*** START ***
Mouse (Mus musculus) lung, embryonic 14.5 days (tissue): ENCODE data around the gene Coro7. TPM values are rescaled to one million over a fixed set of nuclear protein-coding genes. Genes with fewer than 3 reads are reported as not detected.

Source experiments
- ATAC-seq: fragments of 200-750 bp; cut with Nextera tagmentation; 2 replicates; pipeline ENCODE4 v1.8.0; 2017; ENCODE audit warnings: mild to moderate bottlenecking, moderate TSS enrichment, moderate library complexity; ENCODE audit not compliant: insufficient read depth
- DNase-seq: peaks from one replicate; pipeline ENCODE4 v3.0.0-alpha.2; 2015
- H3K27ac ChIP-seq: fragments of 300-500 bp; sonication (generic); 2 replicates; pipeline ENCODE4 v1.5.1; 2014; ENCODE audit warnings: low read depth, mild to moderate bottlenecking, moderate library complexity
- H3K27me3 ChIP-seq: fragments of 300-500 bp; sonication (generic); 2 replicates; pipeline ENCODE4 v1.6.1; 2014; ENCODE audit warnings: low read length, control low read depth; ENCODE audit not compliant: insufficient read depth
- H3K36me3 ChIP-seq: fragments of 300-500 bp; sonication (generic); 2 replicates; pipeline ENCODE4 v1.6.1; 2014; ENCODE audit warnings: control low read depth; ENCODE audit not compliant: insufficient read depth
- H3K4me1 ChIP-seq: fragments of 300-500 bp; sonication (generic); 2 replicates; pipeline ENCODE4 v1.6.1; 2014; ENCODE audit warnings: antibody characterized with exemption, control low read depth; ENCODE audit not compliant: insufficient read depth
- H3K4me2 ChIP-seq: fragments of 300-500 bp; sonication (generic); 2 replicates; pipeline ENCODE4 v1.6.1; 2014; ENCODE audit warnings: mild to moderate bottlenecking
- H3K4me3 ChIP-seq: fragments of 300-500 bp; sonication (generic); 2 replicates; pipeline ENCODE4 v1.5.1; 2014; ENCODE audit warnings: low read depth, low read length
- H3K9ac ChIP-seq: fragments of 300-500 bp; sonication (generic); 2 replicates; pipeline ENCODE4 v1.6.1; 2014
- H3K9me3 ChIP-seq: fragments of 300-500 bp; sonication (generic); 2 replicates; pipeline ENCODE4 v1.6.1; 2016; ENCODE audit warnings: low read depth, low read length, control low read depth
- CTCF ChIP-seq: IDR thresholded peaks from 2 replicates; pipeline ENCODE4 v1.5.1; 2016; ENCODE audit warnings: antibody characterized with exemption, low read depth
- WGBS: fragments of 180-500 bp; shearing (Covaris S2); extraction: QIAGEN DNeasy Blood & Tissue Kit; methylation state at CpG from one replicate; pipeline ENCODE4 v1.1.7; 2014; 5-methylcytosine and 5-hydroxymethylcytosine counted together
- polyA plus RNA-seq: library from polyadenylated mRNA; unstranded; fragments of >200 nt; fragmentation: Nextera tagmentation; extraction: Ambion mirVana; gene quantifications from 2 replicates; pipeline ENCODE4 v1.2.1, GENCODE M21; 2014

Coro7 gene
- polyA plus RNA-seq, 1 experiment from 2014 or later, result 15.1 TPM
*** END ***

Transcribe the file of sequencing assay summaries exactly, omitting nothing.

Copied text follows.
Mouse (Mus musculus) lung, embryonic 14.5 days (tissue): ENCODE data around the gene Coro7. TPM values are rescaled to one million over a fixed set of nuclear protein-coding genes. Genes with fewer than 3 reads are reported as not detected.

Source experiments
- ATAC-seq: fragments of 200-750 bp; cut with Nextera tagmentation; 2 replicates; pipeline ENCODE4 v1.8.0; 2017; ENCODE audit warnings: mild to moderate bottlenecking, moderate TSS enrichment, moderate library complexity; ENCODE audit not compliant: insufficient read depth
- DNase-seq: peaks from one replicate; pipeline ENCODE4 v3.0.0-alpha.2; 2015
- H3K27ac ChIP-seq: fragments of 300-500 bp; sonication (generic); 2 replicates; pipeline ENCODE4 v1.5.1; 2014; ENCODE audit warnings: low read depth, mild to moderate bottlenecking, moderate library complexity
- H3K27me3 ChIP-seq: fragments of 300-500 bp; sonication (generic); 2 replicates; pipeline ENCODE4 v1.6.1; 2014; ENCODE audit warnings: low read length, control low read depth; ENCODE audit not compliant: insufficient read depth
- H3K36me3 ChIP-seq: fragments of 300-500 bp; sonication (generic); 2 replicates; pipeline ENCODE4 v1.6.1; 2014; ENCODE audit warnings: control low read depth; ENCODE audit not compliant: insufficient read depth
- H3K4me1 ChIP-seq: fragments of 300-500 bp; sonication (generic); 2 replicates; pipeline ENCODE4 v1.6.1; 2014; ENCODE audit warnings: antibody characterized with exemption, control low read depth; ENCODE audit not compliant: insufficient read depth
- H3K4me2 ChIP-seq: fragments of 300-500 bp; sonication (generic); 2 replicates; pipeline ENCODE4 v1.6.1; 2014; ENCODE audit warnings: mild to moderate bottlenecking
- H3K4me3 ChIP-seq: fragments of 300-500 bp; sonication (generic); 2 replicates; pipeline ENCODE4 v1.5.1; 2014; ENCODE audit warnings: low read depth, low read length
- H3K9ac ChIP-seq: fragments of 300-500 bp; sonication (generic); 2 replicates; pipeline ENCODE4 v1.6.1; 2014
- H3K9me3 ChIP-seq: fragments of 300-500 bp; sonication (generic); 2 replicates; pipeline ENCODE4 v1.6.1; 2016; ENCODE audit warnings: low read depth, low read length, control low read depth
- CTCF ChIP-seq: IDR thresholded peaks from 2 replicates; pipeline ENCODE4 v1.5.1; 2016; ENCODE audit warnings: antibody characterized with exemption, low read depth
- WGBS: fragments of 180-500 bp; shearing (Covaris S2); extraction: QIAGEN DNeasy Blood & Tissue Kit; methylation state at CpG from one replicate; pipeline ENCODE4 v1.1.7; 2014; 5-methylcytosine and 5-hydroxymethylcytosine counted together
- polyA plus RNA-seq: library from polyadenylated mRNA; unstranded; fragments of >200 nt; fragmentation: Nextera tagmentation; extraction: Ambion mirVana; gene quantifications from 2 replicates; pipeline ENCODE4 v1.2.1, GENCODE M21; 2014

Coro7 gene
- polyA plus RNA-seq, 1 experiment from 2014 or later, result 15.1 TPM